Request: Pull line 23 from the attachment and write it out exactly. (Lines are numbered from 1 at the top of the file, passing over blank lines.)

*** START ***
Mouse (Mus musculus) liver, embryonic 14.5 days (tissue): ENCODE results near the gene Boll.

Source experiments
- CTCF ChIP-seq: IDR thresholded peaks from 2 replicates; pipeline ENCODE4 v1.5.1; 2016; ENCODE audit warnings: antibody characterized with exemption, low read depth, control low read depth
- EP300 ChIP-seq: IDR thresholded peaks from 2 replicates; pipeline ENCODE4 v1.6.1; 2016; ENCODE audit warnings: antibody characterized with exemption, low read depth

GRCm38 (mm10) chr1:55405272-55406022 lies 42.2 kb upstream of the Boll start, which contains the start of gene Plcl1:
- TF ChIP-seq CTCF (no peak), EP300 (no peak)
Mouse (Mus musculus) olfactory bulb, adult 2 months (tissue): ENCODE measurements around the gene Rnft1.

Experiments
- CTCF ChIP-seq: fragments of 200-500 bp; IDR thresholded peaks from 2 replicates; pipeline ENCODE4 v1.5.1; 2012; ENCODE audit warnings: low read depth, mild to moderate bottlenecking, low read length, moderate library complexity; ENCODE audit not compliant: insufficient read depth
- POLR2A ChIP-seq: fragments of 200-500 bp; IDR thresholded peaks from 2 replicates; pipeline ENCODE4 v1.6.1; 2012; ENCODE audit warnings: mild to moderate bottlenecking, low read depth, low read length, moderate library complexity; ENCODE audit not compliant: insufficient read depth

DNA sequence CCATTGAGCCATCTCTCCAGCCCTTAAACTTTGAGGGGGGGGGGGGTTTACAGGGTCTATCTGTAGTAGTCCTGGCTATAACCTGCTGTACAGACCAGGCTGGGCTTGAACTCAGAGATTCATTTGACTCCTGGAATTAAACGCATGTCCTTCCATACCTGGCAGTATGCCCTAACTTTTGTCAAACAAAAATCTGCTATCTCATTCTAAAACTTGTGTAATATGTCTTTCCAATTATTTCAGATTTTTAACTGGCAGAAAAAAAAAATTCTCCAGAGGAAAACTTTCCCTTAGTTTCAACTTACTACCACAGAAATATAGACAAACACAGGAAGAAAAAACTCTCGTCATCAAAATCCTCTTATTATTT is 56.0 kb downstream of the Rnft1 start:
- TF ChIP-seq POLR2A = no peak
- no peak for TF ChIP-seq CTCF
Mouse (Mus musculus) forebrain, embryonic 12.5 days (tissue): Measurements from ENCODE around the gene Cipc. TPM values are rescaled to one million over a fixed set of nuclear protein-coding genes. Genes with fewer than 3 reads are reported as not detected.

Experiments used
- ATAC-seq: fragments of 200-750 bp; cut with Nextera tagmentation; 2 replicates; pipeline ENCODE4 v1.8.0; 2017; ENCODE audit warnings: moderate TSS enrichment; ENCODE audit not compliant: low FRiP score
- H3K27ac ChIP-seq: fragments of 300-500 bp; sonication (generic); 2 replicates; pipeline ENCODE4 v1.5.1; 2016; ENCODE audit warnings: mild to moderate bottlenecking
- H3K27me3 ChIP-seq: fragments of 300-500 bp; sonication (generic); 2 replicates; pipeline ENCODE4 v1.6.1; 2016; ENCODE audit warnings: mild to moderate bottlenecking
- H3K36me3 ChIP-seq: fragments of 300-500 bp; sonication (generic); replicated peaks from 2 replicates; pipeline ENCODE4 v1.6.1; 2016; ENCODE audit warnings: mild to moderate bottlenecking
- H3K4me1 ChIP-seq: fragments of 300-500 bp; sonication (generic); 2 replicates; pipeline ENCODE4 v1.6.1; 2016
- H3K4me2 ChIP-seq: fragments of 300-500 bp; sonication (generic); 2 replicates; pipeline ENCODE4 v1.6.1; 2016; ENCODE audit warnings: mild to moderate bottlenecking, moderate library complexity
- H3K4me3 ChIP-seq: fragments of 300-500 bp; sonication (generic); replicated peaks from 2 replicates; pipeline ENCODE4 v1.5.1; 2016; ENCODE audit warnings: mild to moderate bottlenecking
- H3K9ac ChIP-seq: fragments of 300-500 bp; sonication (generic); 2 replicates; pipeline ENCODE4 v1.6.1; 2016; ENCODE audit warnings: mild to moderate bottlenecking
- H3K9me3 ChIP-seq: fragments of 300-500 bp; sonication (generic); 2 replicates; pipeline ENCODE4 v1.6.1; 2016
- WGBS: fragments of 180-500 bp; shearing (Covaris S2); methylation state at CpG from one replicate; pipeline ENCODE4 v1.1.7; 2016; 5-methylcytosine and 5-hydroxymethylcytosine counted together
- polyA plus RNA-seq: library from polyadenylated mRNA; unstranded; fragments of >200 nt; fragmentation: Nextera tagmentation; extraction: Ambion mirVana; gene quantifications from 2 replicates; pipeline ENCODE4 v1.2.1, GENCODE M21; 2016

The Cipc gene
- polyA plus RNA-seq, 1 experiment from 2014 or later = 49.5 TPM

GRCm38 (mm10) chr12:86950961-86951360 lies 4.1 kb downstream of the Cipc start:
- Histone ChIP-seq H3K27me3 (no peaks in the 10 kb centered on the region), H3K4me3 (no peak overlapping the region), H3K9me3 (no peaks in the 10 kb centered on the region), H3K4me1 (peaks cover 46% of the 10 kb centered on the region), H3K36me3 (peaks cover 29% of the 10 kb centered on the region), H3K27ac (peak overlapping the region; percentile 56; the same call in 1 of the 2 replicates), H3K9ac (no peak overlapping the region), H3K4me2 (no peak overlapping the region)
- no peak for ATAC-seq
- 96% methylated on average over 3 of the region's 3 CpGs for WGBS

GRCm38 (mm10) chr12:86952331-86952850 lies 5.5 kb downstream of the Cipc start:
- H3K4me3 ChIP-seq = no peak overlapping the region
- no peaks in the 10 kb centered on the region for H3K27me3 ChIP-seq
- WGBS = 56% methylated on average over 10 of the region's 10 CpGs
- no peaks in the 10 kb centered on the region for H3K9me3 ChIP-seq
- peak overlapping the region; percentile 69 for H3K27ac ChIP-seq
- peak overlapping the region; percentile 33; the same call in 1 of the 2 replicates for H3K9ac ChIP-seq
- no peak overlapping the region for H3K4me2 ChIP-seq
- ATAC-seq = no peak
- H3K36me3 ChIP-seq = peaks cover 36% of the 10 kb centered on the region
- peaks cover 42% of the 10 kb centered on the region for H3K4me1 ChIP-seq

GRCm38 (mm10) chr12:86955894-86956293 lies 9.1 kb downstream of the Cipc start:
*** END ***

- H3K9ac ChIP-seq: fragments of 300-500 bp; sonication (generic); 2 replicates; pipeline ENCODE4 v1.6.1; 2016; ENCODE audit warnings: mild to moderate bottlenecking